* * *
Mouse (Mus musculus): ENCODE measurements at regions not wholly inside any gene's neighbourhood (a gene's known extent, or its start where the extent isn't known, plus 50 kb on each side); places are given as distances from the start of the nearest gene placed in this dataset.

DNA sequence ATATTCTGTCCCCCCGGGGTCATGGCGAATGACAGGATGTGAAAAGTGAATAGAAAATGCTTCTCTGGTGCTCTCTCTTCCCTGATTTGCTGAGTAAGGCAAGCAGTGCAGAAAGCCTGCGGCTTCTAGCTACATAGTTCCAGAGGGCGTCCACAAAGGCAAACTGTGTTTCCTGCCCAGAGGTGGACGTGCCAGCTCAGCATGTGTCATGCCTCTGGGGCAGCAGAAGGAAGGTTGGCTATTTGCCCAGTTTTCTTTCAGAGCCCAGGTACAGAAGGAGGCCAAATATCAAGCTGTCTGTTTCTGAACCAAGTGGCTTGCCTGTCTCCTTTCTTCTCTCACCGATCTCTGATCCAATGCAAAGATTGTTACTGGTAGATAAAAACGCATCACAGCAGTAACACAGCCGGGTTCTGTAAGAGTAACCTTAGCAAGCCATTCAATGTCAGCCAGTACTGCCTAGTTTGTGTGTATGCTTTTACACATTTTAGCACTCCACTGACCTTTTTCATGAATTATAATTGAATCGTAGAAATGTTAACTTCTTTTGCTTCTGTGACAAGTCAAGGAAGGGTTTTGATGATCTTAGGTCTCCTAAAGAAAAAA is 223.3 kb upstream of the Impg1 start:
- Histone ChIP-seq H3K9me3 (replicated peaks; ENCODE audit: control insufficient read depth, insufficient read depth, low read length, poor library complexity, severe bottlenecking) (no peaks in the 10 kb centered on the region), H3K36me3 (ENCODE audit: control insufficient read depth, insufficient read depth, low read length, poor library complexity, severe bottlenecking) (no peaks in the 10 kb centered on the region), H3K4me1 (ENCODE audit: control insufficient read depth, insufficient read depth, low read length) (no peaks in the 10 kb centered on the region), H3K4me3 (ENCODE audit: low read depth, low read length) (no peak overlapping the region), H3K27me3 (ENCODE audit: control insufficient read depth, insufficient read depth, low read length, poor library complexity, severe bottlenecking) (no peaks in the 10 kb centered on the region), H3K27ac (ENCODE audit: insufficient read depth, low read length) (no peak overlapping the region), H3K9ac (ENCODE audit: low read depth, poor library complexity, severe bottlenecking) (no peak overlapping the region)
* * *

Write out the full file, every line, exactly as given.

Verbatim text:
Mouse (Mus musculus): ENCODE measurements at regions not wholly inside any gene's neighbourhood (a gene's known extent, or its start where the extent isn't known, plus 50 kb on each side); places are given as distances from the start of the nearest gene placed in this dataset.

DNA sequence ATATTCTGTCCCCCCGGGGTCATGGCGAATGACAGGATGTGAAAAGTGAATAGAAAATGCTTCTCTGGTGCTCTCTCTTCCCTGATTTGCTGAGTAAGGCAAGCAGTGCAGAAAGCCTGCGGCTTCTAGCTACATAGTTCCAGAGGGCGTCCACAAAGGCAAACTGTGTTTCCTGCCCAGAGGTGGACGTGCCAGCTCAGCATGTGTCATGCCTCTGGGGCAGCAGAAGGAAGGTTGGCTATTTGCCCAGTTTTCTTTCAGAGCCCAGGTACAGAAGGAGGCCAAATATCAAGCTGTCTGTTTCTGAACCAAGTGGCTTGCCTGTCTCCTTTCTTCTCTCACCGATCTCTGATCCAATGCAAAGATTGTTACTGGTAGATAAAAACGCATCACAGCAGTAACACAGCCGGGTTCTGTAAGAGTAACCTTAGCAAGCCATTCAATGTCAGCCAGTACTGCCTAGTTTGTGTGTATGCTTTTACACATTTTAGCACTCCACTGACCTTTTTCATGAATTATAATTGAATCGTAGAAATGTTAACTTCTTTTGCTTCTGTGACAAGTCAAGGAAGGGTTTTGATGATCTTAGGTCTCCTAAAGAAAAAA is 223.3 kb upstream of the Impg1 start:
- Histone ChIP-seq H3K9me3 (replicated peaks; ENCODE audit: control insufficient read depth, insufficient read depth, low read length, poor library complexity, severe bottlenecking) (no peaks in the 10 kb centered on the region), H3K36me3 (ENCODE audit: control insufficient read depth, insufficient read depth, low read length, poor library complexity, severe bottlenecking) (no peaks in the 10 kb centered on the region), H3K4me1 (ENCODE audit: control insufficient read depth, insufficient read depth, low read length) (no peaks in the 10 kb centered on the region), H3K4me3 (ENCODE audit: low read depth, low read length) (no peak overlapping the region), H3K27me3 (ENCODE audit: control insufficient read depth, insufficient read depth, low read length, poor library complexity, severe bottlenecking) (no peaks in the 10 kb centered on the region), H3K27ac (ENCODE audit: insufficient read depth, low read length) (no peak overlapping the region), H3K9ac (ENCODE audit: low read depth, poor library complexity, severe bottlenecking) (no peak overlapping the region)